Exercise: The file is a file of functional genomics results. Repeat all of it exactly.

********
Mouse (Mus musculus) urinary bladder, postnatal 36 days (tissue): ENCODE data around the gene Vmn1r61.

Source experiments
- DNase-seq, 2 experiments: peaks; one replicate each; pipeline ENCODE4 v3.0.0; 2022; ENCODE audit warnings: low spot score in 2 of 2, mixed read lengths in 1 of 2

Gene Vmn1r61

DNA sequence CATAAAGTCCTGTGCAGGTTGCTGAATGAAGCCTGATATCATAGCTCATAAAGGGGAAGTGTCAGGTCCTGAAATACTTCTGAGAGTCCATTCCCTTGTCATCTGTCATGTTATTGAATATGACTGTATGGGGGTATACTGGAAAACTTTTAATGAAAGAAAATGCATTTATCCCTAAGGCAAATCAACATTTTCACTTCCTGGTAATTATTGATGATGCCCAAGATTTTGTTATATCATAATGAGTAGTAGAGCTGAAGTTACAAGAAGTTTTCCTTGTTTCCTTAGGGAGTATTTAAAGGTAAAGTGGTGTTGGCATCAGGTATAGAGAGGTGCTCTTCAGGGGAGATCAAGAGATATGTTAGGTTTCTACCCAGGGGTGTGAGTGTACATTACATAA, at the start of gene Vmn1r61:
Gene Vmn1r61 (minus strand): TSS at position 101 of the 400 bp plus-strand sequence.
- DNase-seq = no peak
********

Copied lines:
Mouse (Mus musculus) urinary bladder, postnatal 36 days (tissue): ENCODE data around the gene Vmn1r61.

Source experiments
- DNase-seq, 2 experiments: peaks; one replicate each; pipeline ENCODE4 v3.0.0; 2022; ENCODE audit warnings: low spot score in 2 of 2, mixed read lengths in 1 of 2

Gene Vmn1r61

DNA sequence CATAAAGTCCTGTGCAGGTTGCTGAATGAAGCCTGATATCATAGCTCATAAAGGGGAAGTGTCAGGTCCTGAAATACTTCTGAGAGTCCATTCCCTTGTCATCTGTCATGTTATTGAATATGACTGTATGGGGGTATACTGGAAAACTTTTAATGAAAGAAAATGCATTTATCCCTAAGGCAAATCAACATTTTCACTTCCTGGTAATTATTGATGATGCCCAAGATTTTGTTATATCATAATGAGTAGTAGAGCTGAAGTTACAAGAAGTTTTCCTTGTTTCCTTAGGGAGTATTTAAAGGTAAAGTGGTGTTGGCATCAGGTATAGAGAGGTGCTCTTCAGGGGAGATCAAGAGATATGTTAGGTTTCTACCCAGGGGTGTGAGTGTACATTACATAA, at the start of gene Vmn1r61:
Gene Vmn1r61 (minus strand): TSS at position 101 of the 400 bp plus-strand sequence.
- DNase-seq = no peak